Our culture rewards quickness; We want information for free, solutions that work, and rapid results. This fast paced society relies on technology optimizes speed, turn over, revenue, what have you. Whatever we want, we want it fast. In the words of Goose and Maverick:
When it comes to fitness, we’re constantly bombarded by programs and equipment that offer abs in 6 minutes, total body results in 90 days, and a cleanse in 7 days. I think I’ve got those programs beat; yesterday I watched a client smile within 5 seconds of pushing the Prowler for the first time. That’s right, a sub 5-second smile.
The smile factor isn’t something that I’ve seen in fitness advertisements, on gym billboards, and it’s not something that is frequently addressed in the fitness world. It’s not as sexy as talking about performance enhancement or metabolic conditioning, but I think it’s just as important when we consider long-term behaviors and attitudes in a health-enhancing lifestyle.
Before this becomes a Stepfordian make-sure-you-always-smile, let’s not kid ourselves; results matter, and it’s my job to make sure that people reach their aesthetic and athletic goals. We’re going to work smart, we’re going to work hard, and have great time in the process. Fun and hard work aren’t mutually exclusive, and our skewed view of effective exercise doesn’t jive with this.
Now, I could tell you that she was pushing the Prowler, throwing & slamming medicine balls, and paused when necessary to bring her heart rate back down. By my (biased) observations, she was busting her ass harder than anyone else at the gym, but I’m more excited because she was one of the few people who were actually smiling. For the ~15 minutes that we used this Prowler/ med ball circuit, she felt like an absolute bad-ass, and she totally was.
It regularly strikes me as interesting that when people sample a ‘new’ exercise like pushing the Prowler, making waves with Battling Ropes, or throwing medicine balls, they smile immediately. Seriously, I’ve never have someone say, “Wow, you know that really sucked, and I never want to do it again.” Usually, it’s a combination between, “That’s fun!” and “That’s harder than what I was doing.” Wait, what the hell am I talking about? I thought hard training and fun weren’t mutually exclusive.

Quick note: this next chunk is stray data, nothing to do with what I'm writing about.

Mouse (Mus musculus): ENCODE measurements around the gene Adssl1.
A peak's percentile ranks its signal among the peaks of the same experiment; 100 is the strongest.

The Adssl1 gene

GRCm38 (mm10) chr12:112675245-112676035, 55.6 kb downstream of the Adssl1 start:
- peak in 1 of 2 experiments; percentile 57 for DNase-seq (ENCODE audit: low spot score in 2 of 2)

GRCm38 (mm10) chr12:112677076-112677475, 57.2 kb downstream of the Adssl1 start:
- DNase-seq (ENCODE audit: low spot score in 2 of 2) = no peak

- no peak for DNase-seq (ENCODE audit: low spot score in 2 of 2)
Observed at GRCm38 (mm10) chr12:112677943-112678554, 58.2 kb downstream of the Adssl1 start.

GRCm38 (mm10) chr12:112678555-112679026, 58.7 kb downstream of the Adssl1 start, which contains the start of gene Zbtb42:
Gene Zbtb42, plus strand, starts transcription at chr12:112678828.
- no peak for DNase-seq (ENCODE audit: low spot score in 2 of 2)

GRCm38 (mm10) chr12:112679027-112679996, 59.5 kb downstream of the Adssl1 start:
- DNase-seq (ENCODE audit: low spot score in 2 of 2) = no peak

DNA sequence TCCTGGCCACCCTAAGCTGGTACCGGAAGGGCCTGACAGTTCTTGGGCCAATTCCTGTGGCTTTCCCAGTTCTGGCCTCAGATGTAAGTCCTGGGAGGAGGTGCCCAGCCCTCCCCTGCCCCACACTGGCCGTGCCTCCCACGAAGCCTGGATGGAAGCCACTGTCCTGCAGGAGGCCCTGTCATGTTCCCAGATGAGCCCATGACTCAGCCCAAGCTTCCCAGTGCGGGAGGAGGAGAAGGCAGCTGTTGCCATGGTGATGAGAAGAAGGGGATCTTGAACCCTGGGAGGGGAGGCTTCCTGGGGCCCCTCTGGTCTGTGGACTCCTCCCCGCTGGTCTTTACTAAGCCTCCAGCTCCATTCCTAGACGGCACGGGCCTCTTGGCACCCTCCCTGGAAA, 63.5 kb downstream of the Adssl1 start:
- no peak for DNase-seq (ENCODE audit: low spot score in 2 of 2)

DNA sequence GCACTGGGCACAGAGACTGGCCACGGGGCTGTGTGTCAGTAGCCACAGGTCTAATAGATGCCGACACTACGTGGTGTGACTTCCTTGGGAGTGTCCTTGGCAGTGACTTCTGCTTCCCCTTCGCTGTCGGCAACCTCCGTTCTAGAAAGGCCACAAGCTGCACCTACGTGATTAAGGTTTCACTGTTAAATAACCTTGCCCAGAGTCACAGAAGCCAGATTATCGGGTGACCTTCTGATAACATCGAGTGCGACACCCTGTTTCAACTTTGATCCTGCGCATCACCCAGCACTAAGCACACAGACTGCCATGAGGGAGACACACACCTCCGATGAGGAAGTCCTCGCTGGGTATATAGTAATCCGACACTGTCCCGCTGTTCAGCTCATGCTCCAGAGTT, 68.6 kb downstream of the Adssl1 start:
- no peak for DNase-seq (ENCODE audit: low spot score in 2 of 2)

They can be.
The big-box gym world of infinite step mills, machines, and group exercise classes doesn’t necessarily lend itself to hard work or fun, and I think it could be a chicken-or-the-egg argument. What’s the order; do we naturally do things that are fun, then learn to work hard, or do we have fun after we’ve worked hard? Which one is it?
In general, it seems that those who train regularly get satisfaction from training hard; there’s a masochistic pleasure in beating yourself up, and it makes you happy to bust your butt. On the contrary, it seems that more sedentary people enjoy themselves more when having fun is the primary goal, and they can work hard while having fun. At the end of the day, regardless of which you focus on, you’re still active, which makes you healthier, and this is good. You can go for a leisurely walk in the park, haul ass up and down a hill until your legs feel like jello. The health impact isn’t significantly different; just moving, even at low intensities, leads to marked improvements in health. However, that’s rationalizing the minimum effective dose; occasionally necessary, but you can do more. Based on my language, you can probably figure out which one comes first for me; I’m in the camp of , “Go bust your ass, it will be fun.”
I can’t tell if I like hard training because it works, or because I find it enjoyable. I find it personally rewarding to perform pull-ups and deadlifts, to sprint, and to push the Prowler. It may have been an extra rep, a heavier barbell, more fluid gait, or a heavier sled. Most of the people that I train with have the same mentality, and my favorite training partners are the ones that push the envelope and call me out on ugly reps or light weights. On the contrast, most of the people I work with aren’t concerned with the philosophies and physiology of training; they just want to look better and feel better, and there is nothing wrong with that.
My client doesn’t care about how much the Prowler weighs, or what her recovery heart rate was; it’s my job to think about those things. Her job is to work hard and have a good time. I really don’t believe the Darwinian chicken-or-the-egg deal, or my own hard-work-or-fun version. Our brains naturally want to have fun, and our bodies naturally want to work hard. You can get the best for both with proper exercise selection and sequencing, and to me, that’s functional training for the real world.